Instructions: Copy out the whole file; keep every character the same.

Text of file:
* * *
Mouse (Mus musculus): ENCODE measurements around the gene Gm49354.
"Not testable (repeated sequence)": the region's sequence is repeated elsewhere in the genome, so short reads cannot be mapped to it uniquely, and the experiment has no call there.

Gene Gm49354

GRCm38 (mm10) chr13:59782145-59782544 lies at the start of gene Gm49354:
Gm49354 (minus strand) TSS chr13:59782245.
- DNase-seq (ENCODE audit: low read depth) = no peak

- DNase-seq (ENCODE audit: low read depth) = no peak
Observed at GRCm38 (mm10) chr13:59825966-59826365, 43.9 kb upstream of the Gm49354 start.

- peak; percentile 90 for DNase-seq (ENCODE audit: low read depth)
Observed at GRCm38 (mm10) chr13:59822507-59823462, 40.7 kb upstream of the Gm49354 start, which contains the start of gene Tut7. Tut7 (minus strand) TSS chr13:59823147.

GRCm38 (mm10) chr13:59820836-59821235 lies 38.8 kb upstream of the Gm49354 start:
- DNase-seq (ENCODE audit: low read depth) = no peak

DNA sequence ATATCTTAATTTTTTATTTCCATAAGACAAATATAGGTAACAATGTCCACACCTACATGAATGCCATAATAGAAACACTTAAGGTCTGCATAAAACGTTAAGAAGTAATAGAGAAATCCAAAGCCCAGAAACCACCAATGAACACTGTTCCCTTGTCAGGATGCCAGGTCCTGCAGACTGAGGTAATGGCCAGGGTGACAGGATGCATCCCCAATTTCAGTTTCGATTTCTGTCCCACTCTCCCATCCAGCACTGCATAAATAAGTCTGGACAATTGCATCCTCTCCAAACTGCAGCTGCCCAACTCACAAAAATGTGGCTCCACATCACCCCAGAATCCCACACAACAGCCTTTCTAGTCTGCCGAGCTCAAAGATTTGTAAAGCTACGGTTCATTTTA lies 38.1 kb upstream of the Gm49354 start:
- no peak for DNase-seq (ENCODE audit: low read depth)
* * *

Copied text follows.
Mouse (Mus musculus): ENCODE measurements around the gene Gm49354.
"Not testable (repeated sequence)": the region's sequence is repeated elsewhere in the genome, so short reads cannot be mapped to it uniquely, and the experiment has no call there.

Gene Gm49354

GRCm38 (mm10) chr13:59782145-59782544 lies at the start of gene Gm49354:
Gm49354 (minus strand) TSS chr13:59782245.
- DNase-seq (ENCODE audit: low read depth) = no peak

- DNase-seq (ENCODE audit: low read depth) = no peak
Observed at GRCm38 (mm10) chr13:59825966-59826365, 43.9 kb upstream of the Gm49354 start.

- peak; percentile 90 for DNase-seq (ENCODE audit: low read depth)
Observed at GRCm38 (mm10) chr13:59822507-59823462, 40.7 kb upstream of the Gm49354 start, which contains the start of gene Tut7. Tut7 (minus strand) TSS chr13:59823147.

GRCm38 (mm10) chr13:59820836-59821235 lies 38.8 kb upstream of the Gm49354 start:
- DNase-seq (ENCODE audit: low read depth) = no peak

DNA sequence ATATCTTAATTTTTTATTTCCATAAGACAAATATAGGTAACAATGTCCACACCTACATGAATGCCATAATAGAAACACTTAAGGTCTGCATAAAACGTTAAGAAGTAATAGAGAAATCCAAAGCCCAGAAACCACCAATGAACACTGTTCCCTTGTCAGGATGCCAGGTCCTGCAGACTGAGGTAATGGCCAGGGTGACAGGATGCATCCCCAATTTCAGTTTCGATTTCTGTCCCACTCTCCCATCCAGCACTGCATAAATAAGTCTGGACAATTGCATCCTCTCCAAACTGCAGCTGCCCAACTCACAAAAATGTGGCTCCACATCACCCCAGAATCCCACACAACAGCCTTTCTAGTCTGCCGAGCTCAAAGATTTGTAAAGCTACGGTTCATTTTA lies 38.1 kb upstream of the Gm49354 start:
- no peak for DNase-seq (ENCODE audit: low read depth)